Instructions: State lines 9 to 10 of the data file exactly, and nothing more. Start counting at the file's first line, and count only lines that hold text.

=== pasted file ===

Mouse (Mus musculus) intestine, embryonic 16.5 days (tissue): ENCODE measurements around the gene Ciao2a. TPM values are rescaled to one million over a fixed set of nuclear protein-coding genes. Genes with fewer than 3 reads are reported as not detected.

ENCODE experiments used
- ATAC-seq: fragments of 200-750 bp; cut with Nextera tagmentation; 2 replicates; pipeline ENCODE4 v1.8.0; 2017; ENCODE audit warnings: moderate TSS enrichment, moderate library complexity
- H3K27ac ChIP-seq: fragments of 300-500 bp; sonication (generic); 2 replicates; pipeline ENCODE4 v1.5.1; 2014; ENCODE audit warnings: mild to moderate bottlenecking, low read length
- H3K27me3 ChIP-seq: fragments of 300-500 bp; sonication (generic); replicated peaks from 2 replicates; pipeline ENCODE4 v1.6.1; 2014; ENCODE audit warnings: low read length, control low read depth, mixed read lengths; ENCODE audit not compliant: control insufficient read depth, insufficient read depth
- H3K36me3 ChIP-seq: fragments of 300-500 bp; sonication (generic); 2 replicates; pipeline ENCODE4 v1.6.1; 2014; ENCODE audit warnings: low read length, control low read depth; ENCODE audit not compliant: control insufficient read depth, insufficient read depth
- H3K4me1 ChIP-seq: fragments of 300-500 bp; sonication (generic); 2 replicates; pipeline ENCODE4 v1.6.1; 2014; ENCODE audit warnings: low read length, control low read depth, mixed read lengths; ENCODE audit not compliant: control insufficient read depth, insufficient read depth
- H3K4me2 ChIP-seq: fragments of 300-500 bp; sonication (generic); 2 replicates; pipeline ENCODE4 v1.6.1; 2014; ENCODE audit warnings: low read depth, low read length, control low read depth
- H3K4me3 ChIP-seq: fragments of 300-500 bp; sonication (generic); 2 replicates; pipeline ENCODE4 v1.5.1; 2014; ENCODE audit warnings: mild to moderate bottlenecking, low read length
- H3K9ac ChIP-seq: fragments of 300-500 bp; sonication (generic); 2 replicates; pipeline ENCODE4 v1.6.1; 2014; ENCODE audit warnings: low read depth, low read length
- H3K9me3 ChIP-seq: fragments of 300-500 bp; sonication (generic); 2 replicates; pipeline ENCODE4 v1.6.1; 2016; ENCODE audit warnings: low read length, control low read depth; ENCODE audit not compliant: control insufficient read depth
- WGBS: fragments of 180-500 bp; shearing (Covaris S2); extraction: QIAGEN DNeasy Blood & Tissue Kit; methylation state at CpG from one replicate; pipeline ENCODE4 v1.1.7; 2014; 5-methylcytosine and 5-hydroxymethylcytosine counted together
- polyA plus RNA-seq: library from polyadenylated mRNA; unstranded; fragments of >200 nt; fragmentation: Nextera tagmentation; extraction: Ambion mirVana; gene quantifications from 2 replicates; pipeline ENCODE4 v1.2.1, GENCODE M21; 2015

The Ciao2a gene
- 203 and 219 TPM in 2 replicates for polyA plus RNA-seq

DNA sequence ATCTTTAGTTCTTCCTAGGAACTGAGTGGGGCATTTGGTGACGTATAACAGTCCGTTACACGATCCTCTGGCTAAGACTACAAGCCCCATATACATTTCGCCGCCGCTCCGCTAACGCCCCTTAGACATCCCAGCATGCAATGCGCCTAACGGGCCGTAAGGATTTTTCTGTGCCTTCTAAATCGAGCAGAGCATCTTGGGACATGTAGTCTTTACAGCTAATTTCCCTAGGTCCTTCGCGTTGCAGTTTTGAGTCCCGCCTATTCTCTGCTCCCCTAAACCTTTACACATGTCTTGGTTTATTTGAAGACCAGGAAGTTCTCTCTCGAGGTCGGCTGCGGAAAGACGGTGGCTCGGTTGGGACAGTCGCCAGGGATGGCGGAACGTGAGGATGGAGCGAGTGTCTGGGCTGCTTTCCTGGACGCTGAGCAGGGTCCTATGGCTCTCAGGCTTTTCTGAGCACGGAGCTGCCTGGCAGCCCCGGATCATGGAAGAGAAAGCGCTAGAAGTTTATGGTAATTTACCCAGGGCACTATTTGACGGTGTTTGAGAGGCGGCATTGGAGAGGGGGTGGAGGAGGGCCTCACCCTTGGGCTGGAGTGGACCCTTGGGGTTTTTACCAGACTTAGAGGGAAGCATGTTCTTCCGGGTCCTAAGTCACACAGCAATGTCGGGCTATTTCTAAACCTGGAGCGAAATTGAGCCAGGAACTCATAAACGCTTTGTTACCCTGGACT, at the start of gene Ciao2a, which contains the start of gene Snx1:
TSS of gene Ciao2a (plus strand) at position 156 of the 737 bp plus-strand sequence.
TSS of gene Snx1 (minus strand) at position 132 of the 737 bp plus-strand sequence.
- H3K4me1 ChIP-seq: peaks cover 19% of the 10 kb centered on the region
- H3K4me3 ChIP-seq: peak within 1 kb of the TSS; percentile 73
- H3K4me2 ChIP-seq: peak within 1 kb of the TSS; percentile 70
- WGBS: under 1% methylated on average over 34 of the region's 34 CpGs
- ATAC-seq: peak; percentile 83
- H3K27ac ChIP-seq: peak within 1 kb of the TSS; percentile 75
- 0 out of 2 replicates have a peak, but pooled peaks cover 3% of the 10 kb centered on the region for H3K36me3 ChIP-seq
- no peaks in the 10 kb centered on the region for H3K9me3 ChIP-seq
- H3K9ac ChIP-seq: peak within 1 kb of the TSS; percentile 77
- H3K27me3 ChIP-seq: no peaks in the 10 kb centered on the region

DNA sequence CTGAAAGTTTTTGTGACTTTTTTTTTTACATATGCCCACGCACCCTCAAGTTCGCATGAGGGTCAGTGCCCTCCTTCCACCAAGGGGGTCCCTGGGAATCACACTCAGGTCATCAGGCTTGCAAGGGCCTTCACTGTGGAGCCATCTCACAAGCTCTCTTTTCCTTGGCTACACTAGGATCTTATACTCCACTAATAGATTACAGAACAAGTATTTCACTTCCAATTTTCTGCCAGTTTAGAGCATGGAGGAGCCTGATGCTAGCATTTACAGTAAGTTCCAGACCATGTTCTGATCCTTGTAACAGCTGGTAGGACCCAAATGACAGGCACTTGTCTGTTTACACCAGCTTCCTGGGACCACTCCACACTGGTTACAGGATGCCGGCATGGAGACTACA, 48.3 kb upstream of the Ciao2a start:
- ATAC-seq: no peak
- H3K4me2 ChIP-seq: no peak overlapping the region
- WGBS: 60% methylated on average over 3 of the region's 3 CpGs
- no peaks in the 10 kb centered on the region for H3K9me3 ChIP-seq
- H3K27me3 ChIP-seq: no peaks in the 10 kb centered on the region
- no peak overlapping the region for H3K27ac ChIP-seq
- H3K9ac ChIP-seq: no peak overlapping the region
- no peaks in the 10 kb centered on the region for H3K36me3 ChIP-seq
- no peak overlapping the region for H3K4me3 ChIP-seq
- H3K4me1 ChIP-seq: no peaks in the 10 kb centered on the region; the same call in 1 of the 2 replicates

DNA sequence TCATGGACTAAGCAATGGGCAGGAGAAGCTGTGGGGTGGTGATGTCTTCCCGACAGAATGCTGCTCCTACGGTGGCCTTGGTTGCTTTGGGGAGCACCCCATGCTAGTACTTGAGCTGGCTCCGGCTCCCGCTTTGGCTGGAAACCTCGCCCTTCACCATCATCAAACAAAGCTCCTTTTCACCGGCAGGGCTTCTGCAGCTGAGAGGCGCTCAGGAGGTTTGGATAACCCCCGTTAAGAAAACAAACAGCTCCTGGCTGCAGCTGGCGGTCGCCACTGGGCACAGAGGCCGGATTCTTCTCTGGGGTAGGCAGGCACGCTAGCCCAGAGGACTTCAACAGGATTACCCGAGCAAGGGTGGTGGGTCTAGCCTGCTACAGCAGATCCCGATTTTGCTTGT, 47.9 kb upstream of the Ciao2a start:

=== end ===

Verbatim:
- H3K4me3 ChIP-seq: fragments of 300-500 bp; sonication (generic); 2 replicates; pipeline ENCODE4 v1.5.1; 2014; ENCODE audit warnings: mild to moderate bottlenecking, low read length
- H3K9ac ChIP-seq: fragments of 300-500 bp; sonication (generic); 2 replicates; pipeline ENCODE4 v1.6.1; 2014; ENCODE audit warnings: low read depth, low read length